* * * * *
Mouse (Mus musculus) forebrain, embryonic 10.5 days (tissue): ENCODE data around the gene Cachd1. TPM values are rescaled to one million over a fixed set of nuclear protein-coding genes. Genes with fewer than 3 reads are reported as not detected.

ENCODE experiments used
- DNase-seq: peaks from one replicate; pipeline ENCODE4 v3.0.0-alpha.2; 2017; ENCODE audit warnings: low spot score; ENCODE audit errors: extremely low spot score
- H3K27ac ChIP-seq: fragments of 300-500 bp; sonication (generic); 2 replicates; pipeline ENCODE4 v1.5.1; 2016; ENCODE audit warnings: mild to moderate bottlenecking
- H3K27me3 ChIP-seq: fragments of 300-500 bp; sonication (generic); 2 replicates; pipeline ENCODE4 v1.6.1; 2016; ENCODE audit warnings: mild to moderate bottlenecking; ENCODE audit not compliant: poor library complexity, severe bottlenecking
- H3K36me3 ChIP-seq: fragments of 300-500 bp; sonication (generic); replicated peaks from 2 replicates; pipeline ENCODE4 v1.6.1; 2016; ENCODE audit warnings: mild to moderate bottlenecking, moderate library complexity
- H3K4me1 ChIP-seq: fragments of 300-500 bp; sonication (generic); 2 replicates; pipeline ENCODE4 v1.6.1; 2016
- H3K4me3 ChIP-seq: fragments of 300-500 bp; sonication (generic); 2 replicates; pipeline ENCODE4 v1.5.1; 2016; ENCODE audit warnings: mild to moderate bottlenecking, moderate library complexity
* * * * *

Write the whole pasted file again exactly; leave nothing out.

Mouse (Mus musculus) forebrain, embryonic 10.5 days (tissue): ENCODE data around the gene Cachd1. TPM values are rescaled to one million over a fixed set of nuclear protein-coding genes. Genes with fewer than 3 reads are reported as not detected.

ENCODE experiments used
- DNase-seq: peaks from one replicate; pipeline ENCODE4 v3.0.0-alpha.2; 2017; ENCODE audit warnings: low spot score; ENCODE audit errors: extremely low spot score
- H3K27ac ChIP-seq: fragments of 300-500 bp; sonication (generic); 2 replicates; pipeline ENCODE4 v1.5.1; 2016; ENCODE audit warnings: mild to moderate bottlenecking
- H3K27me3 ChIP-seq: fragments of 300-500 bp; sonication (generic); 2 replicates; pipeline ENCODE4 v1.6.1; 2016; ENCODE audit warnings: mild to moderate bottlenecking; ENCODE audit not compliant: poor library complexity, severe bottlenecking
- H3K36me3 ChIP-seq: fragments of 300-500 bp; sonication (generic); replicated peaks from 2 replicates; pipeline ENCODE4 v1.6.1; 2016; ENCODE audit warnings: mild to moderate bottlenecking, moderate library complexity
- H3K4me1 ChIP-seq: fragments of 300-500 bp; sonication (generic); 2 replicates; pipeline ENCODE4 v1.6.1; 2016
- H3K4me3 ChIP-seq: fragments of 300-500 bp; sonication (generic); 2 replicates; pipeline ENCODE4 v1.5.1; 2016; ENCODE audit warnings: mild to moderate bottlenecking, moderate library complexity